April 15, 2013 |
Sidney Goodman, 77, one of the most acclaimed, influential, and respected artists Philadelphia has produced since the end of World War II, died Thursday, April 11. He suffered for the better part of a year from Parkinson's disease. A Philadelphia native, Mr. Goodman graduated from Philadelphia College of Art, now University of the Arts, in 1958. By the early 1960s, his boldly imaginative style of figurative painting had brought him national attention. When he was 27, Time magazine described him as "one of the most respected and sought-after of the new figure painters.
April 10, 2013
NOW THAT YOU see how easy it is to collect art, here's a rundown of upcoming opportunities to support local talent and pick up some cool stuff. * The 2013 Art Unleashed Exhibition and Sale raises funds to support the University of the Arts' Sam S. McKeel Promising Young Artists Scholarship Fund. A preview party will be held from 5 to 8 p.m. Wednesday in Hamilton Hall, 320 S. Broad St. Tickets are $150. The public sale will be held from noon to 5 p.m. Thursday through Saturday. Admission is free.
April 7, 2013 |
Joyce Robins' painted ceramic works are as much painting and sculpture as they are ceramics. One of a group that art critic John Perreault dubbed the New York School of Ceramics - artists who for any number of reasons happened to be working in clay but considered themselves accidental ceramists - Robins was a painter who initially used clay to make foliage for her paintings of abstracted landscapes. At a time when the hard-and-fast rules about what constituted painting and sculpture were being bent and broken by artists like Richard Tuttle, turning clay into sculptural support for paint seemed a natural to Robins.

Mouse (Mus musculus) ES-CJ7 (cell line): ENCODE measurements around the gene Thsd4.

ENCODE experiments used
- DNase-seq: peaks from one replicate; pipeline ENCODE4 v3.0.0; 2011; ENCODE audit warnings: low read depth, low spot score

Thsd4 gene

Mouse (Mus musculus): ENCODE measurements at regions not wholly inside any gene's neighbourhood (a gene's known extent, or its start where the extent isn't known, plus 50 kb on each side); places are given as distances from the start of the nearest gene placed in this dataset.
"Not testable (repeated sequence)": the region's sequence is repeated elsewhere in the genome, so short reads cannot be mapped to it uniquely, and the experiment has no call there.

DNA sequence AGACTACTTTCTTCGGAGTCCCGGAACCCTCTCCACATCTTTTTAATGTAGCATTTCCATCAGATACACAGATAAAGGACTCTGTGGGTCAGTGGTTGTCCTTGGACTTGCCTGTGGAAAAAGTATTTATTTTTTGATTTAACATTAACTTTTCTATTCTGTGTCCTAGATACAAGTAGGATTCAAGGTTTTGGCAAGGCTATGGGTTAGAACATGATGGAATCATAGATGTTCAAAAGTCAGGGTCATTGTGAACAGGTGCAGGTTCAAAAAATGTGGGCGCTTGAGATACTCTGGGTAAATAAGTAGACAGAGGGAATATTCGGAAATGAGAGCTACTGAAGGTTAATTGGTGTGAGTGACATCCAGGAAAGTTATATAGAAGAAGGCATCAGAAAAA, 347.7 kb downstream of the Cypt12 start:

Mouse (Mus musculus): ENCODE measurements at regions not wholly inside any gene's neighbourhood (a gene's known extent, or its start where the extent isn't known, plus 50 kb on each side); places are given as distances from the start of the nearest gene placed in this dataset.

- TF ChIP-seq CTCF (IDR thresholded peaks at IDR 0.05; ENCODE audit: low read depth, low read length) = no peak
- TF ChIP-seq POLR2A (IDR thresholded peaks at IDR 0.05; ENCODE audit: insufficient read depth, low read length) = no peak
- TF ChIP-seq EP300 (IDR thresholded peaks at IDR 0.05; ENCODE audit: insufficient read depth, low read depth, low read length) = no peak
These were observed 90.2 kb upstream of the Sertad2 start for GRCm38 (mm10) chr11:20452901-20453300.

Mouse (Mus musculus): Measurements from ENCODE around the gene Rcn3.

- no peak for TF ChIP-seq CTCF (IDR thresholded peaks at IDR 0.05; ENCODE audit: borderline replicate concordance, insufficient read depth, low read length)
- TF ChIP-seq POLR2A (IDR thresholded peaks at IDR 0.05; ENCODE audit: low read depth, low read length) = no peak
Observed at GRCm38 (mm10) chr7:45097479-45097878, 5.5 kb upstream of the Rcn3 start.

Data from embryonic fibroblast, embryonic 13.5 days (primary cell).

March 27, 2013 |
PROBABLY 90 percent of the time, Tattle brings you stories about popular-culture celebrities - or no-culture wannabes - but every once in a while, we delve into the fine arts - orchestras, operas, ballet and art. Piquing our curiosity today is a class-action suit against New York's Metropolitan Museum of Art that accuses the Met of scheming to defraud the public into believing that admission fees are required. See, what the Met does at the front of its ticket line is say that adult admission is $25. But, underneath the $25, in smaller type, is the word "recommended.
February 12, 2013 |
Last year, curators at the Pennsylvania Academy of the Fine Arts began planning an all-female art exhibition. Organizers hoped it would facilitate a debate about whether feminism is still needed in modern art, but they weren't sure audiences would find the topic worthy of debate. Then came Ken Johnson, a New York Times art critic who in only six sentences sparked an impassioned controversy that has played out for months on his Facebook page, arts blogs, an online petition and, on Sunday evening, a sold-out panel discussion at PAFA on the very topic the curators wanted to discuss all along.